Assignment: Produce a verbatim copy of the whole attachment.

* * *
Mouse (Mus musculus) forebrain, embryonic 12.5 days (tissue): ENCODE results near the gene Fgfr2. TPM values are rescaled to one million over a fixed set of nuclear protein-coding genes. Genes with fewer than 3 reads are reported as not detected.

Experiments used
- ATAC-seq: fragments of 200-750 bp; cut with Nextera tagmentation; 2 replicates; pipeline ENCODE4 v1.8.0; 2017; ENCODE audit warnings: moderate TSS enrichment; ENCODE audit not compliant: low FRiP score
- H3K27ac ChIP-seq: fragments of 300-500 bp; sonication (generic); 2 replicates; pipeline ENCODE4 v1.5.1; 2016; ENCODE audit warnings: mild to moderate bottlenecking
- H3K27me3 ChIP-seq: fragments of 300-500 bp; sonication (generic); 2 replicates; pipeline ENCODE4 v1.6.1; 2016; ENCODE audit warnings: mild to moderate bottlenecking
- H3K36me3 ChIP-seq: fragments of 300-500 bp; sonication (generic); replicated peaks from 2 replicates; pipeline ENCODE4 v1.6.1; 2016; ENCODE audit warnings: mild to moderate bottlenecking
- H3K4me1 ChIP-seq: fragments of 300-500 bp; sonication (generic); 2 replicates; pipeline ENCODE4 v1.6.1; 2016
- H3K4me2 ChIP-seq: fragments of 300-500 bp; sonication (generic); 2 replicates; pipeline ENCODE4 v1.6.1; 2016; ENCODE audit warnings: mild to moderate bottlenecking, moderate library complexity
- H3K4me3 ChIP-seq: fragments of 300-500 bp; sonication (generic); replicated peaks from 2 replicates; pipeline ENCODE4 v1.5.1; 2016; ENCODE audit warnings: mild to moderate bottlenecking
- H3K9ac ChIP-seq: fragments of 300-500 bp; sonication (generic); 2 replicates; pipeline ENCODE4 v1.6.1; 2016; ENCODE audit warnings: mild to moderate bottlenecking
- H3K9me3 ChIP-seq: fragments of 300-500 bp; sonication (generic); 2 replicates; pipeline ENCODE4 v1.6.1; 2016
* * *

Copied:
Mouse (Mus musculus) forebrain, embryonic 12.5 days (tissue): ENCODE results near the gene Fgfr2. TPM values are rescaled to one million over a fixed set of nuclear protein-coding genes. Genes with fewer than 3 reads are reported as not detected.

Experiments used
- ATAC-seq: fragments of 200-750 bp; cut with Nextera tagmentation; 2 replicates; pipeline ENCODE4 v1.8.0; 2017; ENCODE audit warnings: moderate TSS enrichment; ENCODE audit not compliant: low FRiP score
- H3K27ac ChIP-seq: fragments of 300-500 bp; sonication (generic); 2 replicates; pipeline ENCODE4 v1.5.1; 2016; ENCODE audit warnings: mild to moderate bottlenecking
- H3K27me3 ChIP-seq: fragments of 300-500 bp; sonication (generic); 2 replicates; pipeline ENCODE4 v1.6.1; 2016; ENCODE audit warnings: mild to moderate bottlenecking
- H3K36me3 ChIP-seq: fragments of 300-500 bp; sonication (generic); replicated peaks from 2 replicates; pipeline ENCODE4 v1.6.1; 2016; ENCODE audit warnings: mild to moderate bottlenecking
- H3K4me1 ChIP-seq: fragments of 300-500 bp; sonication (generic); 2 replicates; pipeline ENCODE4 v1.6.1; 2016
- H3K4me2 ChIP-seq: fragments of 300-500 bp; sonication (generic); 2 replicates; pipeline ENCODE4 v1.6.1; 2016; ENCODE audit warnings: mild to moderate bottlenecking, moderate library complexity
- H3K4me3 ChIP-seq: fragments of 300-500 bp; sonication (generic); replicated peaks from 2 replicates; pipeline ENCODE4 v1.5.1; 2016; ENCODE audit warnings: mild to moderate bottlenecking
- H3K9ac ChIP-seq: fragments of 300-500 bp; sonication (generic); 2 replicates; pipeline ENCODE4 v1.6.1; 2016; ENCODE audit warnings: mild to moderate bottlenecking
- H3K9me3 ChIP-seq: fragments of 300-500 bp; sonication (generic); 2 replicates; pipeline ENCODE4 v1.6.1; 2016